Robbinsdale’s Graeser Park Could be Closer to City Ownership
A September 2020 CCX Media video discusses Graeser Park’s ownership with Robbinsdale City Manager Marcia Glick, as well as MnDOT’s Andrea Weber. Both indicate that they may be getting closer to an agreement.
Once Graeser Park is owned by the City, we hope plans to preserve and restore the park will begin.
Sept. 4, 2020. ‘Robbinsdale’s Graeser Park Could be Closer to City Ownership’, CCX Media. Thanks to Neil Pursley. Length: 3:08.
Volunteer cleanup efforts are on hold.
MnDOT has informed Restore Lilac Way that volunteer efforts to preserve Lilac Way parks must stop:
“These properties are owned by MnDOT. No one may perform work such as digging, planting or removing vegetation, posting signs, or making any other changes without a permit from MnDOT. Doing so without a permit is considered trespassing.”
We could never get a permit, the requirements are far too extensive.
Volunteers hope to apply for new MnDOT program.
Graeser Park Beehivers and supporters are reviewing the application for MnDOT’s new Highway Sponsorship Program. It partners with businesses, civic groups, or individuals to expand the beauty, livability and environmental sustainability of state highways. All preservation efforts are on hold until the application is approved.
If you support saving this park, you’re also a Graeser Park Beehiver.
You’re in good company, alongside the Robbinsdale Lions Club and volunteers who maintain the park, people who enjoy and share the experience of the park, and everyone who wants to see this rare 1939 beehive fireplace saved for future generations.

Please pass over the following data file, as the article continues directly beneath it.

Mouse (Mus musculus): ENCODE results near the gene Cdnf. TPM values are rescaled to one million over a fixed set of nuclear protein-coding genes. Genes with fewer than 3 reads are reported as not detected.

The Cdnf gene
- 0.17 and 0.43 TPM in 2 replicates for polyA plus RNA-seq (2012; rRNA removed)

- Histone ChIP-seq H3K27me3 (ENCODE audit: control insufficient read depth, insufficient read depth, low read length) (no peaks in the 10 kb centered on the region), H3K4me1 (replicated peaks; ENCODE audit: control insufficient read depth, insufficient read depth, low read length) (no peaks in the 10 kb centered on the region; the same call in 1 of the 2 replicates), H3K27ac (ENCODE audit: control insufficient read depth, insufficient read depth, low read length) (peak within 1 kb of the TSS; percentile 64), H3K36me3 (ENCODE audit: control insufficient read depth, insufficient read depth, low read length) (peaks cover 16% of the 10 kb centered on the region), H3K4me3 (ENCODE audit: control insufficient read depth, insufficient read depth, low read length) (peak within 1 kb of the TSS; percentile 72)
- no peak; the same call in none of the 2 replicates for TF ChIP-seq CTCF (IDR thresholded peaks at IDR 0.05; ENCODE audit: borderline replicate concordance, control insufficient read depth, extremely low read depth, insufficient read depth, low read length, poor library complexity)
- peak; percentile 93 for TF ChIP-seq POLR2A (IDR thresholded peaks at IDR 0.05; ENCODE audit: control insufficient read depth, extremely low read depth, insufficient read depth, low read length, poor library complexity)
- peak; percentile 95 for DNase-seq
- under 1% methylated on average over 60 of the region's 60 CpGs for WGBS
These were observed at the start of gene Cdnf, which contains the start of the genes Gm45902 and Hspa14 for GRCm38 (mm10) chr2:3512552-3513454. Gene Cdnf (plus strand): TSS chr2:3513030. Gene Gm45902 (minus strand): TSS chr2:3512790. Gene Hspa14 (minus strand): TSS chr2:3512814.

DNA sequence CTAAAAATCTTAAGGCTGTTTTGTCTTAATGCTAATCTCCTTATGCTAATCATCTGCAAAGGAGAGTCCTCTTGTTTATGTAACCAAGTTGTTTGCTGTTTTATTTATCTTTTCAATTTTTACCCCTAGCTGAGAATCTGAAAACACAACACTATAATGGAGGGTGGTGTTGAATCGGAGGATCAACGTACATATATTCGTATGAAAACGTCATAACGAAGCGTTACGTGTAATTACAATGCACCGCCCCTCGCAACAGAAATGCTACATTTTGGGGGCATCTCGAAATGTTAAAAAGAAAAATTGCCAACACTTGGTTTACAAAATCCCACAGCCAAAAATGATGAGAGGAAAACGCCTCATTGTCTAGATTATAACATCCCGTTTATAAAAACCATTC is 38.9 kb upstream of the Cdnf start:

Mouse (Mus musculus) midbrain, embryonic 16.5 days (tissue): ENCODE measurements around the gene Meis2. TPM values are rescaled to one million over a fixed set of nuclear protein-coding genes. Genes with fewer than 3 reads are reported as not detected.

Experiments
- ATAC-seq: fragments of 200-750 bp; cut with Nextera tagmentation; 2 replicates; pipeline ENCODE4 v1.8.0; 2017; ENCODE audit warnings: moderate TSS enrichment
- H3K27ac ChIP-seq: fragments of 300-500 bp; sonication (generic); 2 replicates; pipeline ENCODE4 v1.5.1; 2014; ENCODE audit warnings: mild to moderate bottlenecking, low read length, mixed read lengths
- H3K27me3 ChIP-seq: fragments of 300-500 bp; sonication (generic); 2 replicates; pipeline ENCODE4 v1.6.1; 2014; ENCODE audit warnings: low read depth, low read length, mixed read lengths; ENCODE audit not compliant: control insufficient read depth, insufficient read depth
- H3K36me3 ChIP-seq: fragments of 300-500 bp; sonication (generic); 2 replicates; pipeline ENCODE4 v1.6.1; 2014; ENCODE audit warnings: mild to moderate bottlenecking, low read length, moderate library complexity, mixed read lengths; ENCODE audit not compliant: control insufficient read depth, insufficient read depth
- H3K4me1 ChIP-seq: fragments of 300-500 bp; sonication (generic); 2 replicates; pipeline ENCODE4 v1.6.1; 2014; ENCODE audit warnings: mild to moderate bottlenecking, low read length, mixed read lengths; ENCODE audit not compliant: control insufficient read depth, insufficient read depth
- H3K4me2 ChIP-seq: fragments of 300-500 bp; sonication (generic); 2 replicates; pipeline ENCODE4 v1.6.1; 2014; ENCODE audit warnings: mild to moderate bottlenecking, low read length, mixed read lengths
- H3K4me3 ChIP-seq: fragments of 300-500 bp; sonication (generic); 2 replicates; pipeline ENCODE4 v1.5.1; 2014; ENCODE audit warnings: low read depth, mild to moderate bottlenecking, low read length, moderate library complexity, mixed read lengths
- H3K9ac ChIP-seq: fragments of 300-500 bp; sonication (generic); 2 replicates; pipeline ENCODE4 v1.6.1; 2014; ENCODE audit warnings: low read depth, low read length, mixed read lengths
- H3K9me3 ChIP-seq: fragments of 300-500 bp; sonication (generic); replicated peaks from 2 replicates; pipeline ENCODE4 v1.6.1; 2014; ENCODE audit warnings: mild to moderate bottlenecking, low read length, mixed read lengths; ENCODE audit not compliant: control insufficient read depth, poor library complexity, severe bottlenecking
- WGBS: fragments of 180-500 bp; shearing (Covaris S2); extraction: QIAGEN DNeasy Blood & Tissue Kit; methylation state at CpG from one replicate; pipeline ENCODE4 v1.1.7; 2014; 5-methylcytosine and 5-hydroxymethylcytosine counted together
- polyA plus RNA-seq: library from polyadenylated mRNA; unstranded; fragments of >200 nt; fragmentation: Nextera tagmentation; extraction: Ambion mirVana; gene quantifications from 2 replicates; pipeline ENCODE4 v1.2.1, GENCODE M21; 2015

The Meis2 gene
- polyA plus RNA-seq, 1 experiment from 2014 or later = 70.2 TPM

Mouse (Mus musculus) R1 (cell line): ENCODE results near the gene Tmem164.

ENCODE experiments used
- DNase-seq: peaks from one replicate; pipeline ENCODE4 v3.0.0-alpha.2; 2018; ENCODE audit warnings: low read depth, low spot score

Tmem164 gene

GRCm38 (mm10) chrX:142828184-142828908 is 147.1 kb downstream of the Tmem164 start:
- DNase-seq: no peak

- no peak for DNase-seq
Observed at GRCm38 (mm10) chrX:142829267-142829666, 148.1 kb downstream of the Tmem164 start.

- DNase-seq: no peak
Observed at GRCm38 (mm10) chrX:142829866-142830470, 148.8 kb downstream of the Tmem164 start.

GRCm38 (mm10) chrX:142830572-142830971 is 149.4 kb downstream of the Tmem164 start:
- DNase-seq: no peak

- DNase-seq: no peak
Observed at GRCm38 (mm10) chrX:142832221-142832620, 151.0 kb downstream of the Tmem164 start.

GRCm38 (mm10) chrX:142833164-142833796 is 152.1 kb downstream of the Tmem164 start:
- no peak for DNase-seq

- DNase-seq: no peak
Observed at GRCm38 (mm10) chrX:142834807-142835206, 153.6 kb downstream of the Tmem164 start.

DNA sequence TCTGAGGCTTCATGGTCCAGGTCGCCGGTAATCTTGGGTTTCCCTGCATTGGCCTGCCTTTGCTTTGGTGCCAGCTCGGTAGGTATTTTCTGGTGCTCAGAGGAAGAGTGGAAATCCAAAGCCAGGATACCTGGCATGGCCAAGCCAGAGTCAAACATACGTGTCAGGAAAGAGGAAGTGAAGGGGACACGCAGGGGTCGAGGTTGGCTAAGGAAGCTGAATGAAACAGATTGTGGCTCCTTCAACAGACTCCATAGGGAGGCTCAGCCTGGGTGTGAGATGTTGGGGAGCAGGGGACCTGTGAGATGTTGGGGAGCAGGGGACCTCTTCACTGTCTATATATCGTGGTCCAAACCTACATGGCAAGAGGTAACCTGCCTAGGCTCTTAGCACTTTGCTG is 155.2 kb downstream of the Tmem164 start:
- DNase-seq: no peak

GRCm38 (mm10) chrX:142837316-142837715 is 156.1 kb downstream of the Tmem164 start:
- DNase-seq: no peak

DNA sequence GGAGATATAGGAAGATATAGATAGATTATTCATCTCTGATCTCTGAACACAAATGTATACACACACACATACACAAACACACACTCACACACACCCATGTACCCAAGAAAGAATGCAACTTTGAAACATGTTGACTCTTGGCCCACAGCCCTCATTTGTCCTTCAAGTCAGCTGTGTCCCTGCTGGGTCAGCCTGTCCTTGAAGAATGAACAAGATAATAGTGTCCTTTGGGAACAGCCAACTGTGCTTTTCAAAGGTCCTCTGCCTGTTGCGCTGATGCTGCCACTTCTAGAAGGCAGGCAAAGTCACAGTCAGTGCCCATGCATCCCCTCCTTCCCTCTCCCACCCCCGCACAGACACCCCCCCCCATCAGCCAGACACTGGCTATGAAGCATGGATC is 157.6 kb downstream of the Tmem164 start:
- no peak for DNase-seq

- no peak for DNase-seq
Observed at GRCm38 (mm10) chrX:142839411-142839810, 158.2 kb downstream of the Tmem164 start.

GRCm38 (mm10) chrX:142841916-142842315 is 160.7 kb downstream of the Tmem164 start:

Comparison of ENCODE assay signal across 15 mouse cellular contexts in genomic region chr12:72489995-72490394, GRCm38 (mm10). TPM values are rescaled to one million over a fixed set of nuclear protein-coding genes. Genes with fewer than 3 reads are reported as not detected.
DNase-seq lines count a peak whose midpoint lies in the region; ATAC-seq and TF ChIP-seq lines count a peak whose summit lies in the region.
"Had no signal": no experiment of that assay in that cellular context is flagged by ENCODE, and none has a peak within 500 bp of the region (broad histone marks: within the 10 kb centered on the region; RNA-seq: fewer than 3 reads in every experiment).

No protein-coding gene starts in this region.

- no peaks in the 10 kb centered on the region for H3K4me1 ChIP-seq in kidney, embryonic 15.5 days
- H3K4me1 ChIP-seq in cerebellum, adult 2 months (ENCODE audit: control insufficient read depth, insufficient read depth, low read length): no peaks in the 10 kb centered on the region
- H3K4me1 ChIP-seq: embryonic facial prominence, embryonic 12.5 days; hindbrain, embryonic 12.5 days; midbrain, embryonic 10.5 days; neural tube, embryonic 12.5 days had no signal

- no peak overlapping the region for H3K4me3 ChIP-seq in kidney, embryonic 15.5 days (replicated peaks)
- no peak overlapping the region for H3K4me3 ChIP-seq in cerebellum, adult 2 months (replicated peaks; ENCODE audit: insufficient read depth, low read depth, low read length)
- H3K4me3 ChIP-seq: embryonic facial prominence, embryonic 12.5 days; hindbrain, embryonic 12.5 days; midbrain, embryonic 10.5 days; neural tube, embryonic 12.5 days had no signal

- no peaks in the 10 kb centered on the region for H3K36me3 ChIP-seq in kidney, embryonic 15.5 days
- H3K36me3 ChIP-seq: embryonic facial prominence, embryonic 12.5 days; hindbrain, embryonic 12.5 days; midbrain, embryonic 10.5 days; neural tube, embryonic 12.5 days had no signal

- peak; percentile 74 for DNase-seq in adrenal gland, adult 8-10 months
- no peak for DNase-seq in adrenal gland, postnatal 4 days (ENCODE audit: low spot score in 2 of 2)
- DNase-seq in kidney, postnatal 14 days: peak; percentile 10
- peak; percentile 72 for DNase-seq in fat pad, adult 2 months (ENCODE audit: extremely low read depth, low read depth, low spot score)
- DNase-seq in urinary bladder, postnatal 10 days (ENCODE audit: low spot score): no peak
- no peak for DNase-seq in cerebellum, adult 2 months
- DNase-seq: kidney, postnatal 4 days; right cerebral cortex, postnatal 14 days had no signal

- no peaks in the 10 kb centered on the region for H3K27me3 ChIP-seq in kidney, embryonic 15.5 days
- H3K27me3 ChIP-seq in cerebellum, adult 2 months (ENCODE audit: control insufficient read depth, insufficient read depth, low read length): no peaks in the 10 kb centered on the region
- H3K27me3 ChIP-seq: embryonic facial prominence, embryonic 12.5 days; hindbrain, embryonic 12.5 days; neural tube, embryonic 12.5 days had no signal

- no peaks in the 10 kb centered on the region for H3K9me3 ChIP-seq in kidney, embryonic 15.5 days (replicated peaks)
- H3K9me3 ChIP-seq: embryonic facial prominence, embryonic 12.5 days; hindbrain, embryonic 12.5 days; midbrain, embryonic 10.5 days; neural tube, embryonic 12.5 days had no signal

Non-profit group will launch fundraising after title is transferred
The Graeser Park Restoration & Preservation (GPR&P) group is a non-profit 501(c)(3) that will launch fundraising after the City of Robbinsdale has received the title for the land (date TBD).
Created by a group of dedicated supporters, GPR&P supports saving this historic Lilac Way park and its rare beehive fireplace. Follow their Facebook group for updates.
VIEW ALL GRAESER PARK PHOTO ALBUMS
What 1939 structures could be restored in Graeser Park?
Graeser Park’s restoration can happen with
- Local government involvement
- Local and national fundraising efforts
- Community support
- Tie-ins with local Historical Societies
- Corporate sponsorship (but not naming rights—since park is named for Carl Graeser, it’s important to keep name)
- Strong social media campaigns
- Matching gift drive
- and more…
Funding Graeser Park’s restoration will require community support.
Let Lilac Park’s restoration be your inspiration. This 2009 project in St. Louis Park came with a $225,000+ price tag. And Graeser Park is much bigger—with more structures—than Lilac Park.
Picnic tabletops, bases, and limestone saved from MnDOT’s ‘Beehive Graveyard’ can be used to restore Graeser Park.
When MnDOT dismantled three Lilac Way parks for road construction, they saved the fragments, tabletops and bases in the Beehive Graveyard.
Robbinsdale has some of those fragments in storage for safekeeping until they can be used to restore Graeser Park.
How much will it cost? Estimates will be determined after MnDOT clears the title of the land, and transfers it to the city of Robbinsdale. Fundraising will be needed for restoration.
Graeser Park, 2020
Maintaining Graeser Park, 2020
Graeser Park, June 2019
The 2020-2029 Robbinsdale Capital Improvement Plan shows $190,000 allocated for Graeser Park Improvements.
Follow Graeser Park Restoration & Preservation nonprofit group on Facebook.